Sans domicile fixe
During the schoolyear of 2010-2011 I was studying at l’Ecole Supérieur des Beaux Arts de Toulouse, France, where I got to know some very special people. The French call them ‘Les S.D.F.’s’, which is short for ‘Les sans domicile fixes’. The literal translation for this term would be ‘Those who have no certain domicile’.
We got to know each other through our mutual love for dogs. On this subject, I’ve learned that there is a big difference between the relationship the homeless have with their dogs and the one I and most people I know have with their dogs. For the homeless I’ve met in Toulouse, dogs have to fulfill tasks and roles of vital importance. In winter, the zonards , as they like to be called, would freeze to death without them. At night the dog guards and protect its master from the attacks and robberies plaguing the homeless. The dog is also the only social contact that they can ever really count on: In most cases, the zonards haven’t only lost their jobs and homes but also their family and friends. It’s true that most of them have an addiction. You can argue about whether this is the cause or the consequence of their situation, but the fact remains that being an addict means it’s extremely difficult to maintain relationships. Add to this the fact that most relationships an addicted homeless person can have are relationships with other addicted homeless persons, and you’ll come to the conclusion that homeless people have to cope with people turning their backs or die on them constantly. The dog is the only one that will always be there for them. Every S.D.F. knows that.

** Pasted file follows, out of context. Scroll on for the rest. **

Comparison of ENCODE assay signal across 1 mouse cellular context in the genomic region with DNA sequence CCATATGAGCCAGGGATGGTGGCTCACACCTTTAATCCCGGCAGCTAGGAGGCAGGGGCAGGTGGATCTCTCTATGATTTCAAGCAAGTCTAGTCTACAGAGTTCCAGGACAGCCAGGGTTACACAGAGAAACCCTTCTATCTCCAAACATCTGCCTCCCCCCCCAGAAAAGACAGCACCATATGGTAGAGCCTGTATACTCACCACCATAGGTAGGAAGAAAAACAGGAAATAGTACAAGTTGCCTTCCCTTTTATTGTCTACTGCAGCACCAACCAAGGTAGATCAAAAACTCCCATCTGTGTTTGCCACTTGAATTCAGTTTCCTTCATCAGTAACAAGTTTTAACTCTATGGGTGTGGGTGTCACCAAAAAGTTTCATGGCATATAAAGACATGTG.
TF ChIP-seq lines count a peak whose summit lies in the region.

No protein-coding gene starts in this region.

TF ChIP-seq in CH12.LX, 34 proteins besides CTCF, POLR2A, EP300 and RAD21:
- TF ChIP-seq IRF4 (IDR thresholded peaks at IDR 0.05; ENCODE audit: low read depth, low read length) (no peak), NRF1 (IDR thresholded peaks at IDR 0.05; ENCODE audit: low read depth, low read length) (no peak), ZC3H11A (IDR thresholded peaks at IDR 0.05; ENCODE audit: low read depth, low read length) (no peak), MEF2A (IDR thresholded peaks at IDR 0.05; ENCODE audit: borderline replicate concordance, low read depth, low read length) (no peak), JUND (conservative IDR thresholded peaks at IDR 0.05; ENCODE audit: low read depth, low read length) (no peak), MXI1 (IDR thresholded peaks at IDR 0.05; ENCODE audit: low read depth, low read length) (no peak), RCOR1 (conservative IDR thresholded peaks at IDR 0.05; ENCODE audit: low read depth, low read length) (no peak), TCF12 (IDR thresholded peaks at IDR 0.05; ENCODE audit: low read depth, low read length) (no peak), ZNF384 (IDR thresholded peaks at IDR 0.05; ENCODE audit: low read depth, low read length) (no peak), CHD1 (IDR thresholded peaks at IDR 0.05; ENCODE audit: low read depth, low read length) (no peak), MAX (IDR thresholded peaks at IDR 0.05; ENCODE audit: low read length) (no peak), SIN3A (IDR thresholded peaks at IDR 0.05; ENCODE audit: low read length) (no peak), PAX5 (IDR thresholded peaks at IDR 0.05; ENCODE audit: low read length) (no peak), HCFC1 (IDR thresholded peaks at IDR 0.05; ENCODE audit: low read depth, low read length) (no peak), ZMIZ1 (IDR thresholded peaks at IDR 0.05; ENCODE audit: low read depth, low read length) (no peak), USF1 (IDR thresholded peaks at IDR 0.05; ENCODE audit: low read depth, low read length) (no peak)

In my works ‘La caresse de l’autre est la caresse de soi’ (To caress the other is to caress yourself) and ‘Sans domicile fixe’ I approach the subject of the homeless through their dogs. It can be interpreted as a tribute to these dogs, as well as a metaphore for the homeless in general. Like Derrida said: “The beast looks at me and i stand naked in front of him. And maybe this is how reflection begins”. At least, that’s how it went with me.
Sylvie Van den broeck